Women More Confident About Retirement But Feel Less Prepared Financially
More women report feeling confident about their retirement than in the
past two years according to new findings from the 2012
Retirement Mindscape® City Pulse index by
Ameriprise Financial (NYSE: AMP).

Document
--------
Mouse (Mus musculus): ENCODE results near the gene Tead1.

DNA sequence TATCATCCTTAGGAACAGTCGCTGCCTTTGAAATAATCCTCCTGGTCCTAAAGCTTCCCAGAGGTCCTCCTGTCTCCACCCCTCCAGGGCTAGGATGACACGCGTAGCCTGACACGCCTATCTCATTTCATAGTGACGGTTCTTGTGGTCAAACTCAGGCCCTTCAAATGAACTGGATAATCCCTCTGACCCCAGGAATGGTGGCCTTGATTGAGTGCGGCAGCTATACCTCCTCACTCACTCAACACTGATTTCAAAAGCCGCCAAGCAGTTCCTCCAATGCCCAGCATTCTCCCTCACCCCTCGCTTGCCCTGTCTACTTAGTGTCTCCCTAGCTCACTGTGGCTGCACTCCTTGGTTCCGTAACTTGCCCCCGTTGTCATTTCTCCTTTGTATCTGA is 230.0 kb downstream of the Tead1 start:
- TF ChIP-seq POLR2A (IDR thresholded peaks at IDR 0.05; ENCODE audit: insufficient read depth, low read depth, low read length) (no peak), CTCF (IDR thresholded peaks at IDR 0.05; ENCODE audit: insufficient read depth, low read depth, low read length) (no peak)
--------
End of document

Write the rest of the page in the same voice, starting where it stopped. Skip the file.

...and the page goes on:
More women report feeling confident about their retirement than in the past two years according to new findings from the 2012 New Retirement Mindscape® City Pulse index by Ameriprise Financial (NYSE: AMP). One in four women (24%) report feeling very confident they’ll reach their retirement goals and another 44% report feeling somewhat confident. Only 20 percent say they feel worried when they think about their retirement – down significantly from 25% last year. Despite this trend, the fewest number of women since the index began in 2010 report making any kind of financial preparations for this milestone (66%). “It’s great to see that women are feeling more confident about their financial future,” said Suzanna de Baca, vice president of wealth strategies at Ameriprise Financial. “These positive sentiments may be attributed to any number of factors, but unless these women’s feelings materialize into real financial preparation, they’re not necessarily an indicator of how ready women are for retirement.” While women are as confident as men, they have some catching up to do when it comes to financial preparation. Only 44% of female respondents say they’ve contributed to a workplace retirement plan, compared to 51% of males. Ten percent fewer women than men have set aside funds in their own investments (42% vs. 52%) and only one in five (19%) have determined the amount of income they’ll need in retirement compared to 28% of males. This lack of financial planning is especially concerning because many women face unique challenges in preparing for retirement like lower earning power and more time spent out of the workforce to be a caregiver. Women also neglect to express more concern than men about the obstacles they may face in retirement. For example, one of the most prominent of these hurdles for women is longevity – on average, women outlive men. The average life expectancy for American women is about 80 years (compared to 75 years for men), yet 24% of women underestimate the years they’ll need to tap into their retirement funds, saying that they plan to live from their savings for only ten years or less. Also, only half (48%) of women admit they’re concerned they’ll outlive their retirement savings.